Fennel is a Mediterranean herb with yellow flowers, feathery leaves, and a pleasant smell. It’s commonly used for flavoring purposes, but this herb has a lot of hidden value.
Fennel has similar properties to the hormone estrogens (Phytoestrogens); thus it’s considered to be a galactagogue. A galactagogue is a food or drug that promotes or increases the flow of a mother's milk.
Mothers who Breastfeed can Use Fennel in the Following ways...
Fennel has been used for many purposes over the years but is known for the following in breastfeeding communities.
Increasing breast milk supply.
Colic in breastfed infants (Fennel seed oil can be used for infants from the age of 2 weeks) Before two weeks of age, the baby can still benefit, because the active ingredients in Fennel pass through breast milk and help to relieve colic and gas symptoms in the baby. Video explanation below on this page.
One small study found an increase in the fat content of breast milk when Fennel was introduced into the mother's diet.
Many mothers have used a warm infusion of fennel seeds and marshmallow root to immerse the breast into, for the treatment of breast inflammation.
How Should you Use Fennel?
As a supplement
It is always best to consume Fennel in its natural form. Over the counter Fennel supplements may contain other added ingredients that are not always safe, this is because dietary supplements do not require extensive pre-marketing approval from the US Food and Drug Administration.
Fennel essential oil can be placed topically on the skin of the beast to increase milk supply! Fennel oil can be placed neat (without dilution) on the skin, but for an easy application, you can mix 15 drops of Fennel oil in a tbsp of coconut oil. Apply a small amount all around the breast (not on the nipple). Do this AFTER a breastfeeding session. Do not use this longer than ten days without breaks in between.
Interesting ways to use Fennel in your diet
Fennel can be consumed as a:
Vegetable. It can be eaten raw or cooked.
In salads. Use the leafy fronds to add to a green salad. It adds a hint of licorice to each bite.
Soups. Fennel can be used with a lot of different vegetables and meats. A few popular soups made with fennel include chicken, pumpkin, roasted potato, or tomato soup.
Stews. Try adding fennel to your next beef, fish or pork stew. It goes well with shallots and butternut.
Herbs or Spices. Fennel leaves can be chopped and then used just like any other culinary herb.
Pesto. Try fennel pesto with pasta or rub on meat before cooking. Use the fronds of the fennel in pesto. Garlic and pine nuts compliment the fennel.
Take two cups of water and add one of the following:
Use 1 to 2 teaspoons of fennel seeds. Crush the seeds slightly to promote the volatile oils to be released.
The fennel leaves can also be used to make tea. Chop the leaves in large pieces to promote the oil release.
1 to 2 teaspoons of chopped fennel root is also easy to brew tea with. The texture of the root can cause the brewing time to be a bit longer.
You can add more ingredients to suit your taste buds. Honey and lemon are always pleasant with tea.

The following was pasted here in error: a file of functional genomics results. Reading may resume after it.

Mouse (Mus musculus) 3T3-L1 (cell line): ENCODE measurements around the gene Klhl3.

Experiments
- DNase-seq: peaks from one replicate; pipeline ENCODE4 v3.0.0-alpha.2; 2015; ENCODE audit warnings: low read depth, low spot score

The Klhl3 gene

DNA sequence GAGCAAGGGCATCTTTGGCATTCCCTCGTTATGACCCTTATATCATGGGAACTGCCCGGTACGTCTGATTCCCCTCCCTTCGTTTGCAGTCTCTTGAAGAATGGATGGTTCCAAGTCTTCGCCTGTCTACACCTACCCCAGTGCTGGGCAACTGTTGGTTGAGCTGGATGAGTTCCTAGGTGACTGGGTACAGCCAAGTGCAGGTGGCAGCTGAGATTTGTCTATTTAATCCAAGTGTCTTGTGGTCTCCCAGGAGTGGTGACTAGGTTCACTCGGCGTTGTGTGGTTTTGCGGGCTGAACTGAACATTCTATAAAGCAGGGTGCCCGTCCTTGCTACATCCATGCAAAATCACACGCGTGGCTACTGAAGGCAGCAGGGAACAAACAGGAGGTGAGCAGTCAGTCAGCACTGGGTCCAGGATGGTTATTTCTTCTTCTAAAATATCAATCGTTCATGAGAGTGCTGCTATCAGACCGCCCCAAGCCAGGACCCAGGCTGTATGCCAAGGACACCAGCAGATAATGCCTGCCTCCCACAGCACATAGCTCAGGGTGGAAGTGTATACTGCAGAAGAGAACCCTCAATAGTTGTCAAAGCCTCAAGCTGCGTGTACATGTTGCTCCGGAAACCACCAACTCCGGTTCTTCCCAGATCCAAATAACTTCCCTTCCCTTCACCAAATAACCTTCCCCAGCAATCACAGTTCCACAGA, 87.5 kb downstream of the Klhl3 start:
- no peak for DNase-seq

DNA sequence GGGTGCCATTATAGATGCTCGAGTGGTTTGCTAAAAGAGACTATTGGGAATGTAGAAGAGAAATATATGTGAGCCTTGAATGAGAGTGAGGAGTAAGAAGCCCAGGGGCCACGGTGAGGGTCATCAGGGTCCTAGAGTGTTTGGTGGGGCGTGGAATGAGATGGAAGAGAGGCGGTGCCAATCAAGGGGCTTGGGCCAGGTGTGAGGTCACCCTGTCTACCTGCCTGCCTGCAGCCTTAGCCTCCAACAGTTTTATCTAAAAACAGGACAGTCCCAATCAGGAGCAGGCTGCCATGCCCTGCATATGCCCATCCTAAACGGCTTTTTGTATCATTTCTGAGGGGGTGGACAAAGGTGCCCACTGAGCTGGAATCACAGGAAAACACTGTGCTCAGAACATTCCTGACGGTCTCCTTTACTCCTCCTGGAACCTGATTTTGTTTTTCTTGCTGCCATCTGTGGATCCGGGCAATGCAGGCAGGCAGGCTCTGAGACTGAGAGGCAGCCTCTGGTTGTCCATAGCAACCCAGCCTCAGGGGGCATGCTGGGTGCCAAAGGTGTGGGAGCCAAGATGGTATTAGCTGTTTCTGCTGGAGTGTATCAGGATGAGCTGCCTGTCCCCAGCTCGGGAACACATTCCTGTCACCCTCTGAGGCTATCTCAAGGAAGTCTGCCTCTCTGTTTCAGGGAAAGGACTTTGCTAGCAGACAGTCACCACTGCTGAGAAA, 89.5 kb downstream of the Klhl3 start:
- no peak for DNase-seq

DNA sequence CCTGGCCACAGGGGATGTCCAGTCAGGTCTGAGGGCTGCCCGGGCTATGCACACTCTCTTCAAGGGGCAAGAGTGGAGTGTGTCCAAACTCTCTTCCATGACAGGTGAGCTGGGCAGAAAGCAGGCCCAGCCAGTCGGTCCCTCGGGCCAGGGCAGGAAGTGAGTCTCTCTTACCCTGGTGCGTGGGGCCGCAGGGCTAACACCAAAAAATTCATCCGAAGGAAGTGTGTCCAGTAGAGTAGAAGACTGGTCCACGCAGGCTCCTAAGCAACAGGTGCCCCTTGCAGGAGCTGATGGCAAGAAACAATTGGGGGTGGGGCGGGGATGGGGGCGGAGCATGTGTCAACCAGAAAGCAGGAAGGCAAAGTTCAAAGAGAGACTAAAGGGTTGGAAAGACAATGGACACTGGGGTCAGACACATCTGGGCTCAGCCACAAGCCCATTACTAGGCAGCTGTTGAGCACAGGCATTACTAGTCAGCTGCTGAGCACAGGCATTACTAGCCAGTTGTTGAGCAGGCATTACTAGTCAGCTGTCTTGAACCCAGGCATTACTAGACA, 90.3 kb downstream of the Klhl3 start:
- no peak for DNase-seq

Let the tea sit for no longer than 10 minutes. The longer the tea sits, the more volatile compounds are released into the air and not your digestive system, thus minimizing the effects it may have.
Add some juice to make a refreshing ice tea.
REMEMBER never to overheat the water, as it may result in the essential components of the fennel being destroyed.
Drink 1 to 2 cups daily. Try one first and then increase, if needed.
Use about 2 teaspoons of crushed fennel seed in any ice cream recipe. It’s wise to let the fennel seeds simmer in your cream too so that the essential oils are released into the cream.
420ml heavy cream
2 teaspoons crushed fennel seeds
4 large eggs (separated)
Bring cream and fennel seed to a simmer in a saucepan. Cover mixture and let it steep for 30 minutes.
Bring milk, 130ml sugar and a pinch of salt to simmer on medium heat, while stirring.
Whisk egg yolks and 60ml sugar and then slowly add the milk mixture while still whisking. Return mixture to the saucepan (stir with a wooden spoon) and cook until mixture coats the back of the wooden spoon and reaches 175ºF.
Immediately strain custard through a fine sieve into a metal bowl. Quickly chill by setting bowl in an ice bath and occasionally stir until cool. (Takes about 15 minutes)
Strain fennel cream through a fine sieve into the custard mixture, pressing on solids. Continue to chill in ice bath until custard is very cold.
Put in ice cream maker.
Giving your Baby Fennel for Gas and Colic
Warnings about Consuming Fennel while Breastfeeding
Not enough is known about the use of fennel during pregnancy. Consult your healthcare professional before use.
Fennel might cause an allergic reaction in people who are sensitive to celery, carrots or mugwort.
If you have any bleeding disorders, consult a professional before use. It might slow blood clotting thus increasing the risk of bleeding or bruising in people with bleeding disorders.
As fennel acts like the hormone estrogen, make sure that you don’t have a medical condition that will get worse by the exposure thereof. This includes medical conditions such as breast-, uterine- or ovarian cancer, endometriosis or uterine fibroids.
Fennel can cause allergic reactions when used at high doses for longer than two weeks at a time. These allergic reactions may appear on the skin or may effect the resperiatory system. It is best to avoid excessive sunlight while using Fennel.
Some oral contraceptives can also be affected by the Phytoestrogen properties of fennel. Consult a healthcare professional before use.